Wiping up Those Tears of Joy - In a More Sustainable Way

Sometimes, toughing out a difficult relationship can be worth it in the end - as is the case with Greenpeace and tissue giant, Kimberly-Clark. Today Greenpeace announced that after a 5 year battle with with KC to adhere to stricter ecological practices, the two organizations have come to an agreement that “will ensure greater protection and sustainable management of Canada’s Boreal Forest”.

Lucas Says Mountaintop Removal Is An Appalachian Community Service

I’m digging deep, and maybe even stepping on a few toes, but a Guardian report via ThinkProgress (or is it vice versa?) cites coal industry spokesman Joe Lucas as saying that mountaintop removal in Appalachia performs a civic function by creating flat earth.

Whoever scooped it hasn’t gotten nearly enough coverage, so let’s revisit with envy and ask how she, or he, got Lucas to step on his own tongue, as it were.

How to Boil A Frog

Long time friend of DeSmogBlog, Jon Cooksey, was a clueless man (his words not mine) before he started work on his eco-comedy How to Boil a Frog, uncovering a bigger picture of global warming than he’d orignally anticipated.

Approaching topics like overpopulation, peak oil and dimishing natural resources, Jon’s movie focuses on “solutions, the psychology of change and the bigger picture of potentiation and blowback” while using humour to drive in the point.

Creepy at the EP(a)

In june of 2009, a story surfaced about the alleged suppression by the US EPA of information related to climate change.  The source of the information was reported to be one Dr.  Alan Carlin,  who, although a real EPA analyst,   was in fact, an economist, not a scientist.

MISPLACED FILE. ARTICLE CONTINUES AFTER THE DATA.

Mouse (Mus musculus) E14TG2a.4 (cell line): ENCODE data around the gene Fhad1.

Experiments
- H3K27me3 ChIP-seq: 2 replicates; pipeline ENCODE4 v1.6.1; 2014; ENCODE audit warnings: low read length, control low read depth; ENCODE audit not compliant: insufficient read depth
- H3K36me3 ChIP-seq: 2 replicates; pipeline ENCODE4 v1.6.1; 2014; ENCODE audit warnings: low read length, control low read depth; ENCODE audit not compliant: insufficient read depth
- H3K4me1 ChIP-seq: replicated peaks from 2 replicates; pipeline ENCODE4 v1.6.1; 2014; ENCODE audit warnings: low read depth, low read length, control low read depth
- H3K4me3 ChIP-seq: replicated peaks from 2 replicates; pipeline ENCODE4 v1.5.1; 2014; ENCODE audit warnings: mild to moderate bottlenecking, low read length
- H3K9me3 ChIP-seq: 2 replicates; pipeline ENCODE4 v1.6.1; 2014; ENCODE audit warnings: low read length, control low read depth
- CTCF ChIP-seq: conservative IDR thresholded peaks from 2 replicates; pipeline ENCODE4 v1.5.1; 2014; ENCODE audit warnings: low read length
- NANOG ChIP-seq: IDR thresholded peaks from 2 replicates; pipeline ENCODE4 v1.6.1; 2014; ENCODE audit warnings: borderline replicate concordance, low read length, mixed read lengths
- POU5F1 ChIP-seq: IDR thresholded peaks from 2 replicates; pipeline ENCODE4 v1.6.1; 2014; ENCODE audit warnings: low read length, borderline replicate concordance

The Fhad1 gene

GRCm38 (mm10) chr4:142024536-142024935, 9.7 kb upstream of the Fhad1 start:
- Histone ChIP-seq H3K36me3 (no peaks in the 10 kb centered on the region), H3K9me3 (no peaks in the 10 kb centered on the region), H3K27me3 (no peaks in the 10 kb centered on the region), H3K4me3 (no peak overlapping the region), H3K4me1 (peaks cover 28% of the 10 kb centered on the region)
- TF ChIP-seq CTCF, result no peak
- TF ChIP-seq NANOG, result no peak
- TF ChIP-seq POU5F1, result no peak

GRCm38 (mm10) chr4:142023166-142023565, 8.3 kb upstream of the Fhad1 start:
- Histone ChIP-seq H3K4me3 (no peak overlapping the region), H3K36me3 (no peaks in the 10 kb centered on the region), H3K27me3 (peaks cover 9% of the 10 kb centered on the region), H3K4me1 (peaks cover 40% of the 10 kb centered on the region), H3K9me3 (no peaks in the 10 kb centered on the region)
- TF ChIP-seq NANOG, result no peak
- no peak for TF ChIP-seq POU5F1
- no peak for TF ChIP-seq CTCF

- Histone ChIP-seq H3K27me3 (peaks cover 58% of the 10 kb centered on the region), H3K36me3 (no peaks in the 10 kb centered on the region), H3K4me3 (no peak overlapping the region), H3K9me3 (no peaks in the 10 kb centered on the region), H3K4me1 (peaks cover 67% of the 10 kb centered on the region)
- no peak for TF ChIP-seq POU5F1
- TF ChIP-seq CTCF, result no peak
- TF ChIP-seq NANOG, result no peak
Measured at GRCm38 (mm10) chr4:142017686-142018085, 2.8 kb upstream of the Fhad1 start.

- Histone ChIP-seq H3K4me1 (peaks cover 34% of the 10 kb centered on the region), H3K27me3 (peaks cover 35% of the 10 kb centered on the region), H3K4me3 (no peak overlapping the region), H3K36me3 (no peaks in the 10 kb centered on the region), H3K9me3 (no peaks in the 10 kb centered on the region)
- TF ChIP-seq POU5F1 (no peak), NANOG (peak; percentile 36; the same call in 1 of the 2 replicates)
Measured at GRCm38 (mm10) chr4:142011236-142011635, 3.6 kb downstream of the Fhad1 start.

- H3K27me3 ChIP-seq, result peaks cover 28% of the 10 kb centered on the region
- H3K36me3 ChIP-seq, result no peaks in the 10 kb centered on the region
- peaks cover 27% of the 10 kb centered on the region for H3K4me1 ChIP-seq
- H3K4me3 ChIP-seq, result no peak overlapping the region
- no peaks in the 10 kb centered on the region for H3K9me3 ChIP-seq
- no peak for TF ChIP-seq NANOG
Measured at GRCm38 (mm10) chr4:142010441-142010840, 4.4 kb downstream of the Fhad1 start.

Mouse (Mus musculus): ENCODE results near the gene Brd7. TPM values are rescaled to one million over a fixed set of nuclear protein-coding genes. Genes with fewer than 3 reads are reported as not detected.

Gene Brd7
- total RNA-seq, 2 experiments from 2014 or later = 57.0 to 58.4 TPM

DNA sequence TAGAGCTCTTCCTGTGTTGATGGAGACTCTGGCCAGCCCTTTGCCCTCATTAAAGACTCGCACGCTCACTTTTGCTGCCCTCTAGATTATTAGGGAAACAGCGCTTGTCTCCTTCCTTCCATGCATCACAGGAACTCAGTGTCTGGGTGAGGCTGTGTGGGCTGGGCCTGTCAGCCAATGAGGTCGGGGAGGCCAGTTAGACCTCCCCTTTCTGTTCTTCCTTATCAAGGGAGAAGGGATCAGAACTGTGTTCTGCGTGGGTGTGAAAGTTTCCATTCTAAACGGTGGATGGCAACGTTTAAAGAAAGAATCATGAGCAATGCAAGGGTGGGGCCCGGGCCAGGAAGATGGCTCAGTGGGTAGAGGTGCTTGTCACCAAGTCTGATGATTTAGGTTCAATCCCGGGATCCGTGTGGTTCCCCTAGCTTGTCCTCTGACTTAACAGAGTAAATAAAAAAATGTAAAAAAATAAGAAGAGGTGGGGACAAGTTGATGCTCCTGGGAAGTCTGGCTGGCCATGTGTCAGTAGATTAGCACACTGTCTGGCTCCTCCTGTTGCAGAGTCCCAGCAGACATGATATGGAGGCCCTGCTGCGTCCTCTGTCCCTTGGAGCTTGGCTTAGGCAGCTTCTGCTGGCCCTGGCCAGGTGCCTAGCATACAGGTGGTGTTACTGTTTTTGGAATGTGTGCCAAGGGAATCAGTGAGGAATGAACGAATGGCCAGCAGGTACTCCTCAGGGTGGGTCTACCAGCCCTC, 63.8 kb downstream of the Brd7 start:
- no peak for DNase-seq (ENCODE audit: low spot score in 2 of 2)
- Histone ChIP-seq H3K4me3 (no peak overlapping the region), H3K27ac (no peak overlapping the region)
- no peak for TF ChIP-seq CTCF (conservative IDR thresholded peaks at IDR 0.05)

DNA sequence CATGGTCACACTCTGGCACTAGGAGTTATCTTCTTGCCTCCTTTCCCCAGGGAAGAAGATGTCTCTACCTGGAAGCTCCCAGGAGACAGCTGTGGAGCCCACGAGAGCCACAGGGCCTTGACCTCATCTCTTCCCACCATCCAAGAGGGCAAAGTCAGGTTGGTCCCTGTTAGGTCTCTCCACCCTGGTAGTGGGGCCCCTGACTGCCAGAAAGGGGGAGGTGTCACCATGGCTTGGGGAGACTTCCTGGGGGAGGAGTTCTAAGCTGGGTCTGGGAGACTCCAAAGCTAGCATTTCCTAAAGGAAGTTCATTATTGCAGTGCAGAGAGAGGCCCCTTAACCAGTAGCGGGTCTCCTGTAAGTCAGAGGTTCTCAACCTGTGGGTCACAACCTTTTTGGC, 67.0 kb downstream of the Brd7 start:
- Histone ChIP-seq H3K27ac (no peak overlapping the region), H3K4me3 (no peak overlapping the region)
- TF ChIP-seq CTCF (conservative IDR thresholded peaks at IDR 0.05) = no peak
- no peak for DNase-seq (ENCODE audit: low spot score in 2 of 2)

Distortions of the story, from the usual sources, began almost immediately. 

Rex Murphy: The Titanic didn't arrive - No story here!

No Records Broken Today: Climate Change Called Off

It is legitimate to criticize people who use a single weather event to bolster their case for concern about global warming. But how much more bizarre is it to seize upon a single soggy summer (this one) in a very narrow part of the world (Toronto) to argue the opposite?

The purple proseur Rex Murphy did just that in his Globe and Mail column (“So where’s the global cooling alert?”) a week ago. He wanted to know why we had not all cancelled the climate change alarm on account of Toronto’s unusually wet and chilly summer weather. Noting the likelihood that record-breaking hot weather moves people to discuss the risks and evidence of global warming, Murphy says:

Now, however, Toronto in July is cool and I am waiting in vain for the lips of just one forecaster to ask how can this be. Waiting just once to hear the familiar phrase “global warming” in a sentence that even hints that the theory behind it is so much more tentative than we have been urged with such fervour to believe.

It’s a little like ending an uneventful motorcycle ride with the conclusion that there is - quite apparently - no longer any danger to cycling and that helmet legislation should be repealed.

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